Reaching Others University at Buffalo - The State University of New York
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Michael Silver

Assistant Professor
Department of Architecture

Michael Silver
Contact

Michael Silver 

Hayes B 01Q

Phone

(716) 829-5893

Email

mssilver@buffalo.edu

Michael Silver pursues pioneering research in the fields of sustainable design, digital mapping, green composites manufacturing, high-throughput computing and proprietary software development. 

His current work explores technologies like L.I.D.A.R., mobile computing (AutomasonMP3) and a variety of new robotic fabrication tools, including numerically controlled fiber-placement technology. 

Michael Silver holds a Masters of Building Design from Columbia University, and is both a LeFevre’ 29 research fellow for The Knowlton School of Architecture in Columbus Ohio and a Sanders Fellow at the University of Michigan. He was the Director of Digital Media at the Yale School of Architecture from 2001-2004 and a design instructor at Harvard’s Graduate School of Design. He is also the author of numerous books and articles on the relationship between technology and design practice including "Pamphlet Architecture #19 Reading / Drawing / Building, AD’s “Mapping in the Age of Digital Media” and a new release by Wiley and Sons, entitled “Programming Cultures”.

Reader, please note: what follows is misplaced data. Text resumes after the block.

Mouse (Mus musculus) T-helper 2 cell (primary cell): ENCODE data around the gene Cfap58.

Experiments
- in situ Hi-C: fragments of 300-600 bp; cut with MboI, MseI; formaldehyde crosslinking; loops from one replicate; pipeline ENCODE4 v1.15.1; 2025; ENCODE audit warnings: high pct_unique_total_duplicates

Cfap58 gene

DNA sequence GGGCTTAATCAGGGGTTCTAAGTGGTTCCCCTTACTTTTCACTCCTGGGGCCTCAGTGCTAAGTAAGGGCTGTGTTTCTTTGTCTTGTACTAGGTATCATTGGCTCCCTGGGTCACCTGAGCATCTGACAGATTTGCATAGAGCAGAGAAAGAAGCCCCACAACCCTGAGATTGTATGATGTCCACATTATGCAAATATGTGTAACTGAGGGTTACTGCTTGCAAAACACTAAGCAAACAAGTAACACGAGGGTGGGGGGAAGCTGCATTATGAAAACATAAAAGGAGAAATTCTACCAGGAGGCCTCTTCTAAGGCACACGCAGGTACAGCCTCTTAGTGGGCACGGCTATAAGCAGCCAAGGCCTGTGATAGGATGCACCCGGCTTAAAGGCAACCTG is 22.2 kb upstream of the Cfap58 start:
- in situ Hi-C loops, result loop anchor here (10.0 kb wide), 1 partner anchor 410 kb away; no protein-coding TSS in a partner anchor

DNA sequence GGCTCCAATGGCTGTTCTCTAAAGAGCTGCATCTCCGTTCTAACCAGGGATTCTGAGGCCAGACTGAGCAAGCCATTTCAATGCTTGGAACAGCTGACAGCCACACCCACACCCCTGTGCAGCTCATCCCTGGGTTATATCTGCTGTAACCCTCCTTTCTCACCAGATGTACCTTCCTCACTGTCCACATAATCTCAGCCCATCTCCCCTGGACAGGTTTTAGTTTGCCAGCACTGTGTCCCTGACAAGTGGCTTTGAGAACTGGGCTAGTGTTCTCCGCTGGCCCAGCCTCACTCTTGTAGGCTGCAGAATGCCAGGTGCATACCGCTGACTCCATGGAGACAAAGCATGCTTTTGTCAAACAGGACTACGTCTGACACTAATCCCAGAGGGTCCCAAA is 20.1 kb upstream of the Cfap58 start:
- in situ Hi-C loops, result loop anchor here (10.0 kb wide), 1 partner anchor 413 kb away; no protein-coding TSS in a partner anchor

Silver currently directs a multidisciplinary design laboratory based in New York City. In collaboration with mathematicians, computer scientists and engineers, his office has worked at a variety of scales and has extensive experience in the production of furnishings, consumer products, web sites and buildings. As an experimental collaborative, Silver’s firm is deeply committed to the precise alignment of advanced technology, environmental design, poetic consciousness, architectural theory, academic scholarship and the logistics of building construction.

His work has been exhibited at the New Museum of Contemporary Art, in Manhattan, the IDC in Nagoya Japan, the National Building Museum in Washington, D.C., the Architecture League in New York and the Cooper-Hewitt National Design Museum. He built his first working robot out of Scotch tape and Spirograph parts at the age of 12.